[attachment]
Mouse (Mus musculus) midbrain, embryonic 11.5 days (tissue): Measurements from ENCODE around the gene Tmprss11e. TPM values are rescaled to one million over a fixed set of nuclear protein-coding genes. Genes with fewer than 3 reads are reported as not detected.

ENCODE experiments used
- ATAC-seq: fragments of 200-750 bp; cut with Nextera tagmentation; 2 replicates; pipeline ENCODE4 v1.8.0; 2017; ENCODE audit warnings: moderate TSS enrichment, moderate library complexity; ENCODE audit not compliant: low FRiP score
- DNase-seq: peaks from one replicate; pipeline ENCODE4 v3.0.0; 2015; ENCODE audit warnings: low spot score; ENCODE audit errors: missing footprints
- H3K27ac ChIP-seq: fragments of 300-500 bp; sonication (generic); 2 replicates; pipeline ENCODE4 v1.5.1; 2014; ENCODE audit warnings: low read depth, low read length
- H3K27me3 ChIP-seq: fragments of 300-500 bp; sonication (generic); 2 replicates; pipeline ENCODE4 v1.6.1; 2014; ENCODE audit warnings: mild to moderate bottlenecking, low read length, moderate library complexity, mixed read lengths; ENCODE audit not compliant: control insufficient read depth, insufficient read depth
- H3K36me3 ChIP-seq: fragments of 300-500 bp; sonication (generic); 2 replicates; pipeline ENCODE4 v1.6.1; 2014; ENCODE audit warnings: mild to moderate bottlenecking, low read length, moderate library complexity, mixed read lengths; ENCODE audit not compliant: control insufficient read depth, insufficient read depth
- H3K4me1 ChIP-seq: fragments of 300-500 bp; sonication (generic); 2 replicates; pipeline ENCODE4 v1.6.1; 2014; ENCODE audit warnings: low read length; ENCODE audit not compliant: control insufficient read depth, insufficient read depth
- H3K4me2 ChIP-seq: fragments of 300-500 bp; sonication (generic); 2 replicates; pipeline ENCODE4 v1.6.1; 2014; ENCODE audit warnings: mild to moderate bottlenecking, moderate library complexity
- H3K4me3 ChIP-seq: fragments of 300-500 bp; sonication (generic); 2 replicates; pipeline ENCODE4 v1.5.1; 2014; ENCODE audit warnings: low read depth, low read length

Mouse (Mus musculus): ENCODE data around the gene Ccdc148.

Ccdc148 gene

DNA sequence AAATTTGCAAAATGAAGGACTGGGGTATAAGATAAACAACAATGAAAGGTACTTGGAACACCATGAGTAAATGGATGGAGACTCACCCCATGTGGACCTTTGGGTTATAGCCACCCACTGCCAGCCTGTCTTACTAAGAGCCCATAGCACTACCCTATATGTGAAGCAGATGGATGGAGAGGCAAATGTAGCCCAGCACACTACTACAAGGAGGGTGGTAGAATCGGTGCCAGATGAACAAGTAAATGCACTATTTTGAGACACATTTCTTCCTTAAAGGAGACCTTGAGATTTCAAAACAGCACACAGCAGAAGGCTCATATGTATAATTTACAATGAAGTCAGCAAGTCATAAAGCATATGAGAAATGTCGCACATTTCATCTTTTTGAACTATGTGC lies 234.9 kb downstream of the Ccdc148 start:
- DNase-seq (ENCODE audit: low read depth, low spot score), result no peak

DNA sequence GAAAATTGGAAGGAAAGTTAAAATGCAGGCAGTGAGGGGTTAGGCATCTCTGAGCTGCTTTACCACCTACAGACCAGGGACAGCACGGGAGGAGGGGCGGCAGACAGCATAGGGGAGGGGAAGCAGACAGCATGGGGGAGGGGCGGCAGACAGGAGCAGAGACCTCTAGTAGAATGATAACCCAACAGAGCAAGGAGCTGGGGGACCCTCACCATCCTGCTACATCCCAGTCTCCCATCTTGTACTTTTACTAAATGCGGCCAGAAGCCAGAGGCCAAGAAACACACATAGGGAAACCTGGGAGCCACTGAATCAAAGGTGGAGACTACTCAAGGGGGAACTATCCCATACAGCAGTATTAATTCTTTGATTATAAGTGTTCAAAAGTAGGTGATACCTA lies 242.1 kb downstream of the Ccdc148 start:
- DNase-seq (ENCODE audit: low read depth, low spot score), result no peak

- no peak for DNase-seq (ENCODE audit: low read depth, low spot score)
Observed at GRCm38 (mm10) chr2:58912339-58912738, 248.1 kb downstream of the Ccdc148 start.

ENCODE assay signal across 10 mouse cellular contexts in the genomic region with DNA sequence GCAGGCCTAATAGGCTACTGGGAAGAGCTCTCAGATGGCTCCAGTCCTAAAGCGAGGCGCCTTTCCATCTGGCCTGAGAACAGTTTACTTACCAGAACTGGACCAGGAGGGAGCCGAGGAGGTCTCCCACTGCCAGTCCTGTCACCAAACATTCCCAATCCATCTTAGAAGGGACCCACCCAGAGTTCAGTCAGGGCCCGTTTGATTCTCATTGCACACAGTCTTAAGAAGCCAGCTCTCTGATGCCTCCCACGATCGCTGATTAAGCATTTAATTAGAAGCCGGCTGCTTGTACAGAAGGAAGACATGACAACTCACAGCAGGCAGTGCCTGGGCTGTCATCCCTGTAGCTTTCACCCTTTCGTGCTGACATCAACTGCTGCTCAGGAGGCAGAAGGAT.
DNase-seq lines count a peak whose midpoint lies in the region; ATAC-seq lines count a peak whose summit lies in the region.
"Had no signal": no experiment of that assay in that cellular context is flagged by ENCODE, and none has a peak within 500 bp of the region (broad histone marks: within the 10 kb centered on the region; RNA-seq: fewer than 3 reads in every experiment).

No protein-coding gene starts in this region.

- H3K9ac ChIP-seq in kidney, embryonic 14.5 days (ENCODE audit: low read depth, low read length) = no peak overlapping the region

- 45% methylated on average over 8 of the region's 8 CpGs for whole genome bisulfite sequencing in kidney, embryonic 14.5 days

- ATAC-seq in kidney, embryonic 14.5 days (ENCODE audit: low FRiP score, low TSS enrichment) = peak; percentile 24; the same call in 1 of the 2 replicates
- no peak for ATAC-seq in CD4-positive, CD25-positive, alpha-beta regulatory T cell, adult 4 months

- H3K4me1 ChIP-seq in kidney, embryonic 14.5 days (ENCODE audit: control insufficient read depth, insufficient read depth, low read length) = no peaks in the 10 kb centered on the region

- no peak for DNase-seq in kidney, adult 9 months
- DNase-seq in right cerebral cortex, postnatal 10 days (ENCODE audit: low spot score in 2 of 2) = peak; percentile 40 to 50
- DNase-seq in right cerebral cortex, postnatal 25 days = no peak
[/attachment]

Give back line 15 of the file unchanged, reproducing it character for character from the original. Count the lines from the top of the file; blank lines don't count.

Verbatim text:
DNA sequence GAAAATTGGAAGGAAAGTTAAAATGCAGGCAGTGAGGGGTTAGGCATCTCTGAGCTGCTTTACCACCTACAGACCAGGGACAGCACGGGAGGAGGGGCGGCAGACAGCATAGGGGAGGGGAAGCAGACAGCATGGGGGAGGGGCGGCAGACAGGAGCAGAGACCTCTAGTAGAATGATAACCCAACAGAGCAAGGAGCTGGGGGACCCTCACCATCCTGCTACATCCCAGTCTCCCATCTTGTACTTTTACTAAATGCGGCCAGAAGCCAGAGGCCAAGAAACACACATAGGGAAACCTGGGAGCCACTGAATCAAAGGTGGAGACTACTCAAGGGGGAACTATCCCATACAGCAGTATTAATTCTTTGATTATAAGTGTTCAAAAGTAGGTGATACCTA lies 242.1 kb downstream of the Ccdc148 start: